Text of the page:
He adds, “I was looking at some rock and crystal formations, and some flowers and branching in some flowers.”
Then he sketches in the computer, turning designs into vector diagrams that can be laser-cut out of thermoplastic. He applies heat to bend the flat pieces, to give them more dimension. They serve as lenses, shadowing, bending, and refocusing high-powered LEDs projecting out from inside the devices. Motors make parts move, like abstract shadow puppets, turning the light into kaleidoscoping patterns. Often pieces bump into each other, so he has to redesign pieces to fit.
“Part of what I’m interested in forms is maybe the relationship between a thorn and a flower petal,” Myoda says. “That attraction-repulsion is so clear in roses, but I try to look at it in other organisms, like angler fish.”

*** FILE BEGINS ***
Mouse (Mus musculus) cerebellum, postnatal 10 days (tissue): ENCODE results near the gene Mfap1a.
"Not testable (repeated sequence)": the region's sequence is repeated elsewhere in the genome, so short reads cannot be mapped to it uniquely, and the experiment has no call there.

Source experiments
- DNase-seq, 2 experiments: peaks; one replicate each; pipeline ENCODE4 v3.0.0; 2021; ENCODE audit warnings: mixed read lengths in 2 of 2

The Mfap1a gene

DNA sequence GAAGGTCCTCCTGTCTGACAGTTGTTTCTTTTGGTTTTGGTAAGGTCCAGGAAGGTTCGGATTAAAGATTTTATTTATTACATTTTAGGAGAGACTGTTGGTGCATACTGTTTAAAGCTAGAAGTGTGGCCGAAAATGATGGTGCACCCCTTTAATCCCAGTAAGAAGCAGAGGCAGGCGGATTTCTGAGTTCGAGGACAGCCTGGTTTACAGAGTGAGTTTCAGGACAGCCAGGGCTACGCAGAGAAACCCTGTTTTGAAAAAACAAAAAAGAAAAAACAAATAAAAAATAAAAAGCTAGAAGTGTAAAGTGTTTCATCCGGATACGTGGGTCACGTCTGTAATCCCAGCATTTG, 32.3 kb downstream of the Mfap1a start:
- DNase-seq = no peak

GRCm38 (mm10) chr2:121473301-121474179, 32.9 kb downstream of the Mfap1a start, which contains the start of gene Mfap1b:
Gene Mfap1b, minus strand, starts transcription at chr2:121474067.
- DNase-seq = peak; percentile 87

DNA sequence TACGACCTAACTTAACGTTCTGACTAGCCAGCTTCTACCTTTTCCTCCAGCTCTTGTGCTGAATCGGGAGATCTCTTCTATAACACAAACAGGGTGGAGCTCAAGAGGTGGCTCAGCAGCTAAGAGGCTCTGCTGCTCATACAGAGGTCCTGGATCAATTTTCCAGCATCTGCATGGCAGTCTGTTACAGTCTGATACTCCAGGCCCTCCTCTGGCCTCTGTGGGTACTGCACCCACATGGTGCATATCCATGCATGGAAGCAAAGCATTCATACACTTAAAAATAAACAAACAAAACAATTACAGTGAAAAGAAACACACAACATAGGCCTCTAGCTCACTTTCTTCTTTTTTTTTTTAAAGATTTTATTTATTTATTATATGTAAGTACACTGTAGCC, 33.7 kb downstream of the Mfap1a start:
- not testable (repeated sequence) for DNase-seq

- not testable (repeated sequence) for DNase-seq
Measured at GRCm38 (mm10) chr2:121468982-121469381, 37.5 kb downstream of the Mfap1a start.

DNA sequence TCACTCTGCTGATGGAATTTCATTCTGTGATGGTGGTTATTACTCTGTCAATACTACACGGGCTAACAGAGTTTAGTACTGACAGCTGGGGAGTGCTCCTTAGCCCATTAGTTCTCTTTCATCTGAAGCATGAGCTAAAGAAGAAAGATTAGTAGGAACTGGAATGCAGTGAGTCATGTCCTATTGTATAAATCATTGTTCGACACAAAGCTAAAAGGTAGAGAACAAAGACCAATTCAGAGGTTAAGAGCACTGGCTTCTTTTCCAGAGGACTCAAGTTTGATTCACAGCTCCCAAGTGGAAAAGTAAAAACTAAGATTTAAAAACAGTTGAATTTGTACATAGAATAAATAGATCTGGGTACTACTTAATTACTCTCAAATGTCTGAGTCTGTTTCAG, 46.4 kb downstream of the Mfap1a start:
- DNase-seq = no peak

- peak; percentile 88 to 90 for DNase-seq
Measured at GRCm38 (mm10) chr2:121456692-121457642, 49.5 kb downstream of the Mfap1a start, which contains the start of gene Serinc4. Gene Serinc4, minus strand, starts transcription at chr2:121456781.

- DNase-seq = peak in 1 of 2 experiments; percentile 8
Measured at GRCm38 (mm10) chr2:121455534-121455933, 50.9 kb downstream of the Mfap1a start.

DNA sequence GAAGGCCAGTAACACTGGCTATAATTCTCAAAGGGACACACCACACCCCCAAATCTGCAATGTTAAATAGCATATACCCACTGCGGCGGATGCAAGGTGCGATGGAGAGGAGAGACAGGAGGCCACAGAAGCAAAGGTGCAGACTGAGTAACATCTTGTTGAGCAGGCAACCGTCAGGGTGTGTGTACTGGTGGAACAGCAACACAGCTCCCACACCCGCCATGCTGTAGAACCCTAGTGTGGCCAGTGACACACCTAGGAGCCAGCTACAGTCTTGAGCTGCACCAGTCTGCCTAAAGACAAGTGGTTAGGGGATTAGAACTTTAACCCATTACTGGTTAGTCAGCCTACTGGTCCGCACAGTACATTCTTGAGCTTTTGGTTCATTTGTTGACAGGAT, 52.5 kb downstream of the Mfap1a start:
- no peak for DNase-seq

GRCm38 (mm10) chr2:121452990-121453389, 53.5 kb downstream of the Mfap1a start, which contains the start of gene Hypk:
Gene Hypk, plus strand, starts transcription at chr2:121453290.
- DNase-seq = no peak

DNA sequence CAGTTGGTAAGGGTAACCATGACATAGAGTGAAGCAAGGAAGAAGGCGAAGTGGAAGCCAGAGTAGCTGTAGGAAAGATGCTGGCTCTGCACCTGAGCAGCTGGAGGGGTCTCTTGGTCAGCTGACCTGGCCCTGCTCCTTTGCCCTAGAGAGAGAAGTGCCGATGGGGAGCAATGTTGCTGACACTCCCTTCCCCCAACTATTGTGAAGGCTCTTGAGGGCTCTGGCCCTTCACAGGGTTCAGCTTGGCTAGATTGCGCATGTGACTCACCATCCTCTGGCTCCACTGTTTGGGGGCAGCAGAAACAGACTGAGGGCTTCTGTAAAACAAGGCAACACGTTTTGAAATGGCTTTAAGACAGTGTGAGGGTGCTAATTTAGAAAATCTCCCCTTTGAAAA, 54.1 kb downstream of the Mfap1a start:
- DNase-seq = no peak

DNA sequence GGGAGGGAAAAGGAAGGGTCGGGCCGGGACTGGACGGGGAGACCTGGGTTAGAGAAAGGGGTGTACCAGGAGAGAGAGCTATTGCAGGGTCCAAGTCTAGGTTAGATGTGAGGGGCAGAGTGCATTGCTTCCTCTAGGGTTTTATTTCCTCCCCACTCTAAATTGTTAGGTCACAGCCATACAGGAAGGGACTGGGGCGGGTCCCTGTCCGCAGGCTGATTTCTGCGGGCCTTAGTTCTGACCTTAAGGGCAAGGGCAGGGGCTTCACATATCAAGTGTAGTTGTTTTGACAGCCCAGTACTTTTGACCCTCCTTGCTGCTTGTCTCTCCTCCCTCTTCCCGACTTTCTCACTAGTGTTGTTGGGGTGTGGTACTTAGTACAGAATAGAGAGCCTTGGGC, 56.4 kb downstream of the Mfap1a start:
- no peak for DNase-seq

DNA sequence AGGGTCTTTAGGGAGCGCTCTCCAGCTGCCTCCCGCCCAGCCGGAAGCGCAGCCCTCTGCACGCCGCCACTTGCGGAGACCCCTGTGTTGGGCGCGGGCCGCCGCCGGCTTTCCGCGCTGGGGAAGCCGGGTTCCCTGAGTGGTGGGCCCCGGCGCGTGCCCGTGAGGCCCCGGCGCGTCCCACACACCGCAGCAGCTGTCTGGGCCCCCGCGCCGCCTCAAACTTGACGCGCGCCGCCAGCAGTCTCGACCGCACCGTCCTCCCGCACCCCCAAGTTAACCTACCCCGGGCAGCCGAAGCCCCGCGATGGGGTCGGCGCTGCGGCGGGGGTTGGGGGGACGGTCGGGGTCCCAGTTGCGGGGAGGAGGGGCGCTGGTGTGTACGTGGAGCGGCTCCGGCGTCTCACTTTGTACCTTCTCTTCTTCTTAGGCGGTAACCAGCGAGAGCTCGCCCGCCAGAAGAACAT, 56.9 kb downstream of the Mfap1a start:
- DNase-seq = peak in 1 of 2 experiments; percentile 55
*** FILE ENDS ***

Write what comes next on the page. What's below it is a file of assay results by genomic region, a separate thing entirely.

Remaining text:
“Glittering Machines” address our relationship with our ever more autonomous machines. The future bodes more sensitive devices of the sort Myoda crafts. About an hour up Route 95, Boston Dynamics and iRobot are busy inventing Terminators for the military. The sci-fi future we’ve been anticipating with wonder and trepidation is already here. Other machines are busy all around us, opening doors and taking our tickets and flushing toilets. Maybe we’ve just not recognized them yet.